A driving political force of Israel, for example, are the ultra-orthodox sects of Judaism. The fortified settlements being erected on lands once Palestinian or Syrian seized in 1967 and in other of the wars fought since 1948's imposition of Israel tend to be peopled by Jewish fundamentalists advocating very strict and very limited interpretations of Torah and other sacred books of Judaism.

Interestingly, largely American Christian sects aligning themselves with these Judaic sects in terms of apocalyptic interpretations of scripture also take very strict and very limited interpretations as their guidance. The American president, George W. Bush, calls himself a "born again" Christian. Those who share his views also hold to very strict interpretations of scripture alleged to be the incontrovertible Word of God.

Within Islam, as within Judaism and Christianity, there are long traditions attached to people who may be called "fundamentalists." In Islam, major groups so-called have been or are named Khawarij, Salafi and Wahabi. They claim to hark back to their visions or versions of early Islam, maybe its first four hundred years. Their claims are not widely shared elsewhere in Islam.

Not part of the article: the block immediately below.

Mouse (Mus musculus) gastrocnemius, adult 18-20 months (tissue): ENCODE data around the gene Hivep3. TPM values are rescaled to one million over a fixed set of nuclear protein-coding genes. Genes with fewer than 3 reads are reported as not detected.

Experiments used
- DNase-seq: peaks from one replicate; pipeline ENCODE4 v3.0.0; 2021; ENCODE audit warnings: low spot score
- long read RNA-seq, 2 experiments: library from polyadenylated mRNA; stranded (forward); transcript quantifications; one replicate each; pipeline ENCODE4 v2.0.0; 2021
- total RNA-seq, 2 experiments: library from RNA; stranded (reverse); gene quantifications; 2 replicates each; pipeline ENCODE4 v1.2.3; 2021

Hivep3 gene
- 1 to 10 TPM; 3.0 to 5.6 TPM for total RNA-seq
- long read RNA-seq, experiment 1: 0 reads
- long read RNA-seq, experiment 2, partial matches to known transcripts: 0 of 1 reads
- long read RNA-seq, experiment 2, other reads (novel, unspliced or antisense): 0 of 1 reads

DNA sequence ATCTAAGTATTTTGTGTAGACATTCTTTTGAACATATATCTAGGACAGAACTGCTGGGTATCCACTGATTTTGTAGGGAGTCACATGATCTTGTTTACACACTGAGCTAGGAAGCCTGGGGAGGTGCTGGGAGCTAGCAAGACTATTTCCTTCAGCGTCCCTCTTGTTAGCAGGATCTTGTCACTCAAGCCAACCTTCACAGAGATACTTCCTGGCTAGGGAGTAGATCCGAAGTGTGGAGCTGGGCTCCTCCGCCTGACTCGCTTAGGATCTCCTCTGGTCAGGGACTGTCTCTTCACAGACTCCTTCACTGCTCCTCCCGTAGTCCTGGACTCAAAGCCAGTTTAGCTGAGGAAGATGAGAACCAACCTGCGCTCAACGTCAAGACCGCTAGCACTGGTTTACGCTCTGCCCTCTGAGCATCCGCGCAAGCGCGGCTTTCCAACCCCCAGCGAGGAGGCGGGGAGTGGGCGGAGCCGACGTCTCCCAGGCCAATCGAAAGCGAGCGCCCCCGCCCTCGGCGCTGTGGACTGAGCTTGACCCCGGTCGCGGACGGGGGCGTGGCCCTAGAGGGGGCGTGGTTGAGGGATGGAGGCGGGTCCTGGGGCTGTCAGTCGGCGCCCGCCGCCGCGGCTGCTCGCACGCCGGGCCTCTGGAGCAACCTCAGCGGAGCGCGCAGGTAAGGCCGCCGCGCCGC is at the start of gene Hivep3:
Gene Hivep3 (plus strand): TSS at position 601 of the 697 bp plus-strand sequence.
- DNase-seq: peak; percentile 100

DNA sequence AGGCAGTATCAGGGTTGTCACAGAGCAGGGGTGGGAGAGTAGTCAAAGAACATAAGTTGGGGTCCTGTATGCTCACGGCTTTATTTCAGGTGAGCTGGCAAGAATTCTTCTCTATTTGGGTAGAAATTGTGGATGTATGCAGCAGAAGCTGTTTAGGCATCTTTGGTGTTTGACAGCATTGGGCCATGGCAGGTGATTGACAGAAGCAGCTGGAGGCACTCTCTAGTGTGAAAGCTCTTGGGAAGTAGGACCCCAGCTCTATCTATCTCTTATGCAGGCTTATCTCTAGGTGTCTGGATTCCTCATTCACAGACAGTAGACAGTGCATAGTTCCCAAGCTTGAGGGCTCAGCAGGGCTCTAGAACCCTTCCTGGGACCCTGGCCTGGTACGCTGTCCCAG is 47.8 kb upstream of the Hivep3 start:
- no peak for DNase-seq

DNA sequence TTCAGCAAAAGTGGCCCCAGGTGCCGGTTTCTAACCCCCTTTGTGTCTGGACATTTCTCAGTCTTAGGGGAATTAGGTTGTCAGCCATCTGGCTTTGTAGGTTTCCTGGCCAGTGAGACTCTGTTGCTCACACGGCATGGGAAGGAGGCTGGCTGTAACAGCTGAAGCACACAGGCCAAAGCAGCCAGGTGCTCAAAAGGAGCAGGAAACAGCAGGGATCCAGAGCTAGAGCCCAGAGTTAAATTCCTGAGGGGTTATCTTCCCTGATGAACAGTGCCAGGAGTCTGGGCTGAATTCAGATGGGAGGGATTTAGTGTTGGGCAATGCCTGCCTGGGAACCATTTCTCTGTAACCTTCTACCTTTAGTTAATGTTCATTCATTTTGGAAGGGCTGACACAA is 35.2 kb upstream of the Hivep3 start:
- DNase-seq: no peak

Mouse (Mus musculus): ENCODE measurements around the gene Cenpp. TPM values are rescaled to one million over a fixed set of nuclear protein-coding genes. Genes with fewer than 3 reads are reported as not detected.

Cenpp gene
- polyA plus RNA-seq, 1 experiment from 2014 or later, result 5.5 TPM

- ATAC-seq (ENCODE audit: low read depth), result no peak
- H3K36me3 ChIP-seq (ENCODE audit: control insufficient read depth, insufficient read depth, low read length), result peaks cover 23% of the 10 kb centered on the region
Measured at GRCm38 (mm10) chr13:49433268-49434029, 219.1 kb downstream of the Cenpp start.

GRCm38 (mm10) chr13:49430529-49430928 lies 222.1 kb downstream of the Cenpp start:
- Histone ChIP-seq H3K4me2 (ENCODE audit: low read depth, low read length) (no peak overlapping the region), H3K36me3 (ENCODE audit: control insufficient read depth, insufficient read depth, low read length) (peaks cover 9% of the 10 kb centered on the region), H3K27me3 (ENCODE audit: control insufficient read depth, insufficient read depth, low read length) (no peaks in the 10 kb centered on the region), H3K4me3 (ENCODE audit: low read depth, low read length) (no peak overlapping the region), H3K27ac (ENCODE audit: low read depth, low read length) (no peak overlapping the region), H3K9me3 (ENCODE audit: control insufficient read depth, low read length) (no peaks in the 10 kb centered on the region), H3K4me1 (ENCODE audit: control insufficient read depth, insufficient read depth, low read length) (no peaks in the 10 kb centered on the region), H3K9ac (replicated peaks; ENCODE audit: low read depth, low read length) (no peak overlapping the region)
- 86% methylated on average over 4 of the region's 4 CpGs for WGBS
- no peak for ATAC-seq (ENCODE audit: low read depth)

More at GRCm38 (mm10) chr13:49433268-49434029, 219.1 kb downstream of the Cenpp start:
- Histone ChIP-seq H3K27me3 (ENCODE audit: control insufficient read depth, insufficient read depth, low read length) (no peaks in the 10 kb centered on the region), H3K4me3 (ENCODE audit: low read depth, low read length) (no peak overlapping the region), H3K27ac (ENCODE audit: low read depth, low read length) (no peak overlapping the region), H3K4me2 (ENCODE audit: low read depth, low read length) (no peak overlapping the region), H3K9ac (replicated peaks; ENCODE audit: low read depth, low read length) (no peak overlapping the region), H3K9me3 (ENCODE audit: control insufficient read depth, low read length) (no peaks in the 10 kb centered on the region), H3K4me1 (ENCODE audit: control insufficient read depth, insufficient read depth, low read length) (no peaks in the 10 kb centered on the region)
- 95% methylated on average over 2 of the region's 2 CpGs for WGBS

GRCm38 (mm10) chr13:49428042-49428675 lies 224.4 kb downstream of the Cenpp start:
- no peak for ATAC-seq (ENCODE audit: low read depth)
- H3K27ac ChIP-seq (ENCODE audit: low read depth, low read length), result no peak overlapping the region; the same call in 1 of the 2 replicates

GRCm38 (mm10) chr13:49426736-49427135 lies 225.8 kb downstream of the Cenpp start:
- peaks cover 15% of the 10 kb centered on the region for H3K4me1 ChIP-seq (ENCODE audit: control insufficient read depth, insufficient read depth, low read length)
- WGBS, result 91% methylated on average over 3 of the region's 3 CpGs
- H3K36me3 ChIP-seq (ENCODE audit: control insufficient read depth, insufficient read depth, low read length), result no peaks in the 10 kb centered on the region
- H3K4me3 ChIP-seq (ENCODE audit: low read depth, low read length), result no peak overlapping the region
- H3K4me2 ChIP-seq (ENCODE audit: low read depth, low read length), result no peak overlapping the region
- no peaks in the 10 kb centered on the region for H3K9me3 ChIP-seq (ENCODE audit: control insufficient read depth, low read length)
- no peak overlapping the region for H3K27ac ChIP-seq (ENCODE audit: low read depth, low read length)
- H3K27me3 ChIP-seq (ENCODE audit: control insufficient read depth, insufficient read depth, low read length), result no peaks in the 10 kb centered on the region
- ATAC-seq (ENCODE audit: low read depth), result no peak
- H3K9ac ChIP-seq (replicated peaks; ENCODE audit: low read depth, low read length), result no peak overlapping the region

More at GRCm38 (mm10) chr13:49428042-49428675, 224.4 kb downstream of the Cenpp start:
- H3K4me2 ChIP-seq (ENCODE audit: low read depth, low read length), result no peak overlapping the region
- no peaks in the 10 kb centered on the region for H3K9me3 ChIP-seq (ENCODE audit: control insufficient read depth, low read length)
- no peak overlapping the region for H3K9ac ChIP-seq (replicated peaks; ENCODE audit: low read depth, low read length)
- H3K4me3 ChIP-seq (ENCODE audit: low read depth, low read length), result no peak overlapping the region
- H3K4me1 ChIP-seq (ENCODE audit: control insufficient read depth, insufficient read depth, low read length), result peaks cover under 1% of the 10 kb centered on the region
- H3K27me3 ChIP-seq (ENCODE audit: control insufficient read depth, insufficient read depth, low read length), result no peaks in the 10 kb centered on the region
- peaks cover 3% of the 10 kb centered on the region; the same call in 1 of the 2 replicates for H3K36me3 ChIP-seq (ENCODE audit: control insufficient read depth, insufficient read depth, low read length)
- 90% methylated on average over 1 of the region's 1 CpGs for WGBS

We are becoming somewhat familiar with Wahabi as a fundamentalist sect of Islam due to its integration with the Saudi monarchy. Wahabi is the official state religion of Saudi Arabia. The Taliban of Afghanistan were and are tightly aligned with the Wahabi of Saudi Arabia.

Many allege that Osama bin Laden and al Qaeda are primarily aligned with Wahabi Islam. There is no doubt that there is some, perhaps a great deal of overlap. Yet, bin Laden has looked elsewhere for much of his inspiration. The Brotherhood of Egypt, in terms of modern history, has shaped more of bin Laden's stated ideologies than Wahabi views, per se. No hairs need be spilt much finer. Differences appear to come down to action choices.

Much like the Zionists of pre-Israel Palestine, some prefer direct violence, others prefer to allow events and time to act in their behalf. After all, when one believes in God, gives uncompromising faith to God, God will deliver.

Over history and over time, that sentiment has been a characteristic of fundamentalists of every persuasion.

George W. Bush sees no reason to apologize for what others may believe to be arrogance or ignorance related to his choices for his Wars of Terror. Whoops, should I say "Wars on Terror"?

Asked if he consults with this father, George H. W. Bush, he says, "No," God is the Father to whom he turns for guidance.

May heaven (however defined) have mercy on us all!

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Published April 26, 2004